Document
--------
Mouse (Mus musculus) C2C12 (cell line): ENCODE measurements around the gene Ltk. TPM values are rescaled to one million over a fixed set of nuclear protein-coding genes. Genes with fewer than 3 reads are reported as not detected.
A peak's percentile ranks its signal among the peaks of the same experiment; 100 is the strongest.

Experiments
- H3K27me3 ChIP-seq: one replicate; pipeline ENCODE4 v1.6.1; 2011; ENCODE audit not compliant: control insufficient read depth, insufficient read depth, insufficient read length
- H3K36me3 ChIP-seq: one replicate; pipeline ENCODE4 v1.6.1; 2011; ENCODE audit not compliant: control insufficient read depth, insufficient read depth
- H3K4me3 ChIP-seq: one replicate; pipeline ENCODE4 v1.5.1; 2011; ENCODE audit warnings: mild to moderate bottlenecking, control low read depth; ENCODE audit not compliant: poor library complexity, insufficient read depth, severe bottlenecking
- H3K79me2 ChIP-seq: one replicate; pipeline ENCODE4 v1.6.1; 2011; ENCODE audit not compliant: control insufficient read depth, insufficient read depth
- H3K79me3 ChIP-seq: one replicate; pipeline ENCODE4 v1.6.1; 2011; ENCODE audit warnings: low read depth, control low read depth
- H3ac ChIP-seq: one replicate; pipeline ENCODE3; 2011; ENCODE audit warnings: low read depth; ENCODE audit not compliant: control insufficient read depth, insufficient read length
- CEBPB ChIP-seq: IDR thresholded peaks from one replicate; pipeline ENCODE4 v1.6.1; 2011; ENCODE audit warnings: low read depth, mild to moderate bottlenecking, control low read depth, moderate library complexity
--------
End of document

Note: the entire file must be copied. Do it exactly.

Mouse (Mus musculus) C2C12 (cell line): ENCODE measurements around the gene Ltk. TPM values are rescaled to one million over a fixed set of nuclear protein-coding genes. Genes with fewer than 3 reads are reported as not detected.
A peak's percentile ranks its signal among the peaks of the same experiment; 100 is the strongest.

Experiments
- H3K27me3 ChIP-seq: one replicate; pipeline ENCODE4 v1.6.1; 2011; ENCODE audit not compliant: control insufficient read depth, insufficient read depth, insufficient read length
- H3K36me3 ChIP-seq: one replicate; pipeline ENCODE4 v1.6.1; 2011; ENCODE audit not compliant: control insufficient read depth, insufficient read depth
- H3K4me3 ChIP-seq: one replicate; pipeline ENCODE4 v1.5.1; 2011; ENCODE audit warnings: mild to moderate bottlenecking, control low read depth; ENCODE audit not compliant: poor library complexity, insufficient read depth, severe bottlenecking
- H3K79me2 ChIP-seq: one replicate; pipeline ENCODE4 v1.6.1; 2011; ENCODE audit not compliant: control insufficient read depth, insufficient read depth
- H3K79me3 ChIP-seq: one replicate; pipeline ENCODE4 v1.6.1; 2011; ENCODE audit warnings: low read depth, control low read depth
- H3ac ChIP-seq: one replicate; pipeline ENCODE3; 2011; ENCODE audit warnings: low read depth; ENCODE audit not compliant: control insufficient read depth, insufficient read length
- CEBPB ChIP-seq: IDR thresholded peaks from one replicate; pipeline ENCODE4 v1.6.1; 2011; ENCODE audit warnings: low read depth, mild to moderate bottlenecking, control low read depth, moderate library complexity